Several conditions and medications can make it difficult to gain weight. If you’re not sure why you aren’t gaining weight, talk with a healthcare professional to determine the underlying cause.

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From fad diets to fitness plans, weight loss is a commonly discussed topic in the health and wellness world. However, there are plenty of people out there who struggle to gain weight.

Whether it’s due to genetics or an underlying medical condition, gaining weight and maintaining a healthy weight can be a difficult task for some people.

In this article, we’ll discuss some potential reasons why you may have difficulty gaining weight and what you can do it about it.

Genetics play a role in body types and may dictate a naturally lean body type for some people.

For others, underlying medical conditions and certain medical treatments may cause weight loss or difficulty gaining weight. These include the following conditions.


An overactive thyroid, or hyperthyroidism, causes an excess of thyroid hormone in the body. Thyroid hormone is responsible for many elements of human metabolism, including regulation of metabolic rate.

People with hyperthyroidism have an overactive metabolism and often burn more calories throughout the day. Without the proper medication, hyperthyroidism can cause trouble gaining weight, even when food intake is increased.

Type 1 diabetes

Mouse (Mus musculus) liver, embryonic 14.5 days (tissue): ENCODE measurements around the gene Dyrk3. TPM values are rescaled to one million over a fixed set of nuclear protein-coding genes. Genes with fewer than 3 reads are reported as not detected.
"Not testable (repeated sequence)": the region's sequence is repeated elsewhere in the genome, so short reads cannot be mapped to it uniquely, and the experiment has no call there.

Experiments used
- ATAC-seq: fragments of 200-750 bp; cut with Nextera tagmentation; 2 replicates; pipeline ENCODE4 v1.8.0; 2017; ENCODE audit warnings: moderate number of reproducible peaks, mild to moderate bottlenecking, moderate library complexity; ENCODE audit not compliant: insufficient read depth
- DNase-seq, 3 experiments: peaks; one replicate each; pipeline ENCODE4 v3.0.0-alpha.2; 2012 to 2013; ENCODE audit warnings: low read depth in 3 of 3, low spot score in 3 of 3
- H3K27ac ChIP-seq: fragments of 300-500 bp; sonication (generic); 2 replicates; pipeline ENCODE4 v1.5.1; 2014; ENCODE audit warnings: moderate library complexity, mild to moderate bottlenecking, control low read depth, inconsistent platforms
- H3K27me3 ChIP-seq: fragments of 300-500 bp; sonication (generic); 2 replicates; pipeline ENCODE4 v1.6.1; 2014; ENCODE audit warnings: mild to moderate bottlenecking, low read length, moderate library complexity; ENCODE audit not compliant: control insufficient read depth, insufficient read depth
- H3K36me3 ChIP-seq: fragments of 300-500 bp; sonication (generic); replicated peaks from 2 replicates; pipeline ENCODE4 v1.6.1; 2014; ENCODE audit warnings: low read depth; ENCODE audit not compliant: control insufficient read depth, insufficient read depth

Type 1 diabetes is a type of autoimmune condition in which the body destroys the cells in the pancreas that are responsible for the production of insulin.

Insulin is the hormone responsible for the metabolism of glucose. When type 1 diabetes goes unmanaged, it causes high levels of blood glucose, which is then excreted in the urine. This excess glucose excretion can lead to unintentional weight loss.

Inflammatory bowel disease

Inflammatory bowel disease (IBD) is a blanket term for a series of conditions characterized by inflammation of the intestines. These conditions, such as Crohn’s disease and ulcerative colitis, can have negative impacts on someone’s ability to maintain weight.

These conditions may limit the types and amounts of food that a person can eat. They may also cause frequent diarrhea, which can cause weight loss in some cases.

Eating disorders

While there are many different types of disordered eating conditions, people with eating disorders that limit food intake may have trouble maintaining a healthy weight.

In its most extreme form, anorexia nervosa causes extreme weight loss and sometimes the inability to gain weight entirely. Other conditions, such as bulimia, can make it hard for a person to keep enough calories down to maintain weight.

Medications and treatments

Certain medications and treatments that cause appetite loss, nausea, vomiting, and diarrhea can make it difficult to maintain a healthy weight.

For example, medications like antibiotics and treatments like chemotherapy are commonly known for causing gastrointestinal side effects.

Generally, people who require these types of treatments may experience weight loss and have difficulty gaining weight throughout treatment.

Outside of having an underlying medical condition, the truth is that it’s more difficult for some people to gain weight than others.

If you’re having trouble gaining weight, there are certain lifestyle changes you can make to give yourself the best chance of increasing your body weight in a healthy manner.

Build more muscle

Both cardio and weight training are important for overall health, but weight training is an absolute must when you want to build more muscle.

Since muscle weighs more than fat, weight training can help you increase your overall weight without just increasing your overall body fat.